Investment in education, health and infrastructure to usher in new era

June 12 - 18, 2006

The priority level of education, healthcare and infrastructure development can be gauged simply by looking at the allocations for these heads in the federal budget for 2006-07. Of the total outlay of Rs 1,315 billion only Rs 435 billion have been allocated for developmental expenditures. Out of total PSDP of Rs 270 billion Rs 119.5 billion will be spent on physical structure Rs 119 billion on social sector. With in infrastructure development, water and power, including village electrification will get Rs 70.6 billion and communication (including NHA, Shipping and Railways) will get Rs 37.6 billion. With social sector development, allocation to the health and population sectors amounts to Rs 15.4 billion and allocation to education including HEC to Rs 22.9 billion and allocations to Science and Technology is Rs 4.4 billion.

The government says access to basic education is the right of every citizen of any country. It is the most important instrument used for enhancing human capabilities and achieving the key objective, economic development. Education enables individuals to make informed decisions, improve their mind set and take part in the crucial decision making process. Education is often used for nation-building process, through which a nation passes on its values and cultural heritage to the next generation. At the national level, education means strong economic growth through use of productive and skilled labor force. At the individual level, education is strongly correlated to higher earning and a more informed and aware existence. The emerging global scenario offers immense opportunities and challenges, only those nations can benefit from it which can acquire the required knowledge base and skills.

Pakistan is committed to various international declarations for providing basic education to all of its citizens. It is one of the signatories of Millennium Development Goals (MDGs) as well as the Dakar World Education Forum 2000. The Government of Pakistan has taken several policy initiatives to achieve these international goals. The National Plan of Action for Education for All was initiated in response to the commitment made at Dakar for World Summit. The Education Reform Action Plan (ESR), built upon the National Education Policy 1998-2010 is a long term plan. The ESR addresses the development of the overall education sector through investment in rehabilitation of schools, improving the curriculum and assessment reform system, an adult literacy campaign, mainstreaming the Madrassas, a pilot school nutrition program and technical stream in secondary schools.

The Poverty Reduction Strategy Paper (PRSP) emphasizes education as a strong policy tool in bringing down poverty level in the country. Three main objectives of all of the programs and initiatives include 1) universal access to primary education by increasing the net enrollment and higher rate of survival of children till grade 5, 2) increase in the adult literacy rate and 3) to attain gender equality at all levels.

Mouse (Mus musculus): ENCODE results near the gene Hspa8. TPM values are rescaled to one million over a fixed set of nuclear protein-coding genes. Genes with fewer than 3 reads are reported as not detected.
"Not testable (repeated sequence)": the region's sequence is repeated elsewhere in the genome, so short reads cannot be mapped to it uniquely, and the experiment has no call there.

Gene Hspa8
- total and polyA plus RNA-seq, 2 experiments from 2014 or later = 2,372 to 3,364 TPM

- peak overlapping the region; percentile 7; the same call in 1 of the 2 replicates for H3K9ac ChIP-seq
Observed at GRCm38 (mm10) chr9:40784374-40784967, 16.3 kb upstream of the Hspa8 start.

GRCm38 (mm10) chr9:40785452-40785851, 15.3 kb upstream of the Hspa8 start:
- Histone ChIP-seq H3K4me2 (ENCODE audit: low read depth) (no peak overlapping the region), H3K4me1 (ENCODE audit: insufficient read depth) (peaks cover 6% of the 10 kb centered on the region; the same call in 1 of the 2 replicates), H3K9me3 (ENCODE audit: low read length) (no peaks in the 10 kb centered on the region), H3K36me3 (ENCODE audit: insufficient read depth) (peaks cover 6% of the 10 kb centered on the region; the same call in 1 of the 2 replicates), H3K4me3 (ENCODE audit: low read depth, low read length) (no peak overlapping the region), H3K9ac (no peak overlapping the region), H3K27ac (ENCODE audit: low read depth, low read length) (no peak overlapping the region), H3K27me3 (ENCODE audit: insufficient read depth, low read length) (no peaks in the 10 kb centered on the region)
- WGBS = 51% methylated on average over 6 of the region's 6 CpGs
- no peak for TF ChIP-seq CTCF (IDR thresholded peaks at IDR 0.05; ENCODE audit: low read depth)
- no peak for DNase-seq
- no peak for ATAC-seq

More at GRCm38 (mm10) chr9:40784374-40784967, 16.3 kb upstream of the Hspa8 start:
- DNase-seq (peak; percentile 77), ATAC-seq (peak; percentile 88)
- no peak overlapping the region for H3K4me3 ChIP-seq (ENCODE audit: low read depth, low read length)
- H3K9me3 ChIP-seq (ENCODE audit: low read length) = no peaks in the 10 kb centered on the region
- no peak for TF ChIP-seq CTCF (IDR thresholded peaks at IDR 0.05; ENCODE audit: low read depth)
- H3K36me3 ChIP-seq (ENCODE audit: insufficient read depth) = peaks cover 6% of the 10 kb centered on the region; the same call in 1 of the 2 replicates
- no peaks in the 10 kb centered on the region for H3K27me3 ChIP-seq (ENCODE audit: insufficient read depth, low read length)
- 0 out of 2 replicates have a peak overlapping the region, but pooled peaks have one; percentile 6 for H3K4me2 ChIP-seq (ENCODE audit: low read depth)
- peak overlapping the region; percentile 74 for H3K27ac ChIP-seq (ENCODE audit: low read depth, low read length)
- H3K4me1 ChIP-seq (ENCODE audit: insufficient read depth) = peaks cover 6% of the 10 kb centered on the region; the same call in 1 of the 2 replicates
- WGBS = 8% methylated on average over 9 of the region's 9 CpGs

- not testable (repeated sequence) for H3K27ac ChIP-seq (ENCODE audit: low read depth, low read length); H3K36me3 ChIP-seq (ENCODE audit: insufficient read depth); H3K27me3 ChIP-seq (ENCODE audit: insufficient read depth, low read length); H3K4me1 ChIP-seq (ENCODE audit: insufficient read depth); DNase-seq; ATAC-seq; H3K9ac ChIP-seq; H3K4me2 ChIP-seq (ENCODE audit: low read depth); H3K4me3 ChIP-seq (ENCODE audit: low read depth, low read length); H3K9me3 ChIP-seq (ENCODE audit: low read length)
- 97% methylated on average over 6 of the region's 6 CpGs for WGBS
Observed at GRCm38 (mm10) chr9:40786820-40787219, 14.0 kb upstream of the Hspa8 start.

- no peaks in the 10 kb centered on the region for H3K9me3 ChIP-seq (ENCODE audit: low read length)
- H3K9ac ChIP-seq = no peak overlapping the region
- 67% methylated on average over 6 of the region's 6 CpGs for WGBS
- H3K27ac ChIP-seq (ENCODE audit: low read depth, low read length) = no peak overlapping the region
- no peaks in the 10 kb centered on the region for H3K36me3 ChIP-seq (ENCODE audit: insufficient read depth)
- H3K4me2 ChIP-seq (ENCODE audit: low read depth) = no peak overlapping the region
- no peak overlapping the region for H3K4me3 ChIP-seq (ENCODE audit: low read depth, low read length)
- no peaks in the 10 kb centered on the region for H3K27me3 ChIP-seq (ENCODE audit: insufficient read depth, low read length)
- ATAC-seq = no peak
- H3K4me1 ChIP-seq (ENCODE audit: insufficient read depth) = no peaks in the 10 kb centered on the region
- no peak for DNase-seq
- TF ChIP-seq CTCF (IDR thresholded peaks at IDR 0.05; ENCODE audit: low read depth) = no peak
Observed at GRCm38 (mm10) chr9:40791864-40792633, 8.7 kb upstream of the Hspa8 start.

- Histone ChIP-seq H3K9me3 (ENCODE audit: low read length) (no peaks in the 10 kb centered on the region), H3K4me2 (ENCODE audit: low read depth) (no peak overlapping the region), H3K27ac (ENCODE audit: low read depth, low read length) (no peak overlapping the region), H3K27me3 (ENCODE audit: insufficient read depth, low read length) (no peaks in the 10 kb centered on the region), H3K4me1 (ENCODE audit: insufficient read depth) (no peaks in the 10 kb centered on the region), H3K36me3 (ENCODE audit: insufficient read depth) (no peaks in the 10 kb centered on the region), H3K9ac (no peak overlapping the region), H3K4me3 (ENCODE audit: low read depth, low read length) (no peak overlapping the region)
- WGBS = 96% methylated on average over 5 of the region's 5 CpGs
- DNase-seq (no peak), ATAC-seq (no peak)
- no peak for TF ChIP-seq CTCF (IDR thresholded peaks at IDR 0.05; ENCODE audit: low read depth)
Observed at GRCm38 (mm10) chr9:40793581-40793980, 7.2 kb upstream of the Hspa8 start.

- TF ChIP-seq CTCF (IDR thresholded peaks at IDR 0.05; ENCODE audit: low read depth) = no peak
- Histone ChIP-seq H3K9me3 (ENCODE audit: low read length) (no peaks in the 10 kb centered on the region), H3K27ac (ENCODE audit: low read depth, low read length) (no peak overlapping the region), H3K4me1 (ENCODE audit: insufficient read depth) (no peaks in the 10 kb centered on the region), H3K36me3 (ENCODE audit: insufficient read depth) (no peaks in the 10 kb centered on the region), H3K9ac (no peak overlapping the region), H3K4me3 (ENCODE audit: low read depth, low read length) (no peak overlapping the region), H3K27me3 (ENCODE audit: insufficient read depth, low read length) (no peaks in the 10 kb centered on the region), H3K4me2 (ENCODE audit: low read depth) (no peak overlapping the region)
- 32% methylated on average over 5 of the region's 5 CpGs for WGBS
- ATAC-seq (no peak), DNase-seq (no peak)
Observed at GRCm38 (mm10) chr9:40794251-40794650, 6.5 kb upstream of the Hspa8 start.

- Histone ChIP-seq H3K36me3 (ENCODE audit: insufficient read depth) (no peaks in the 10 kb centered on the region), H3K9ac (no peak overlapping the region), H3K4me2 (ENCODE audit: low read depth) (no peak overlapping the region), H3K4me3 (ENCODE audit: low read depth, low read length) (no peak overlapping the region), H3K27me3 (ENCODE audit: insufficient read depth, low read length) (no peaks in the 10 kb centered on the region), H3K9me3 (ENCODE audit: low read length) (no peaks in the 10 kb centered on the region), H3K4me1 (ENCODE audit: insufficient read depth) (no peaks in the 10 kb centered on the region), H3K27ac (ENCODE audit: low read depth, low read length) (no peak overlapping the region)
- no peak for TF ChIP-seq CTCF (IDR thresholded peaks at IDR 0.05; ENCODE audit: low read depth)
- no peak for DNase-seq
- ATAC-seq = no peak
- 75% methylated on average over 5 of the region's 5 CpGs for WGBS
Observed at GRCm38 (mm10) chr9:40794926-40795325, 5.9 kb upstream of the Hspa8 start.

Currently, adult literacy rate is 53%, net enrollment at the primary level is 52%, retention rate for 2004-05 was noted as 61% and significant gender gaps at all levels especially in the rural areas persist. Public spending on education as a percentage of GDP is around 2% and has approximately increased by less than one percentage point since 2000-01. Pakistan has previously neglected investment in human capital and thus fosters a persistently high population, deceleration of growth and overruling poverty. In education, the problems are low level of enrollments not only at the primary, but also at the middle, secondary, and higher education levels along with poor quality of public education. Pakistan still has to go a long way to achieve the desired targets and until and unless education is given the top priority (in terms of priority in the policy framework and allocation of financial resources) this sector will continue to show weak performance in the coming years.

The President's Education Sector Reforms (ESR) envisages creating awareness about improving literacy, institutionalizing literacy efforts through more efficient and effective organizational structure at all tiers of the government. Under ESR, 6,953 literacy centers have been established throughout the country. So far, 0.278 million youth have been made literate. National Commission for Human Development has also established 6602 Adult Literacy Centers and 160,533 neo-literates have graduated from these centers. USAID assistance has also led to opening of approximately 4000 Adult Literacy Centers in Sindh and Balochistan and 7543 adults have so far passed the literacy program. National literacy guidelines have also been developed. UN Decade Strategies for literacy program have also been developed in close co-operation with UNESCO. President's Program emphasizes provision of education for all school age children and it proposes to achieve 76% net primary enrolment by 2006. Recently, the government has decided to provide at least one primary school to every village along with other initiatives like provision of free text books, free education up to matriculation and grants and stipend to girl students.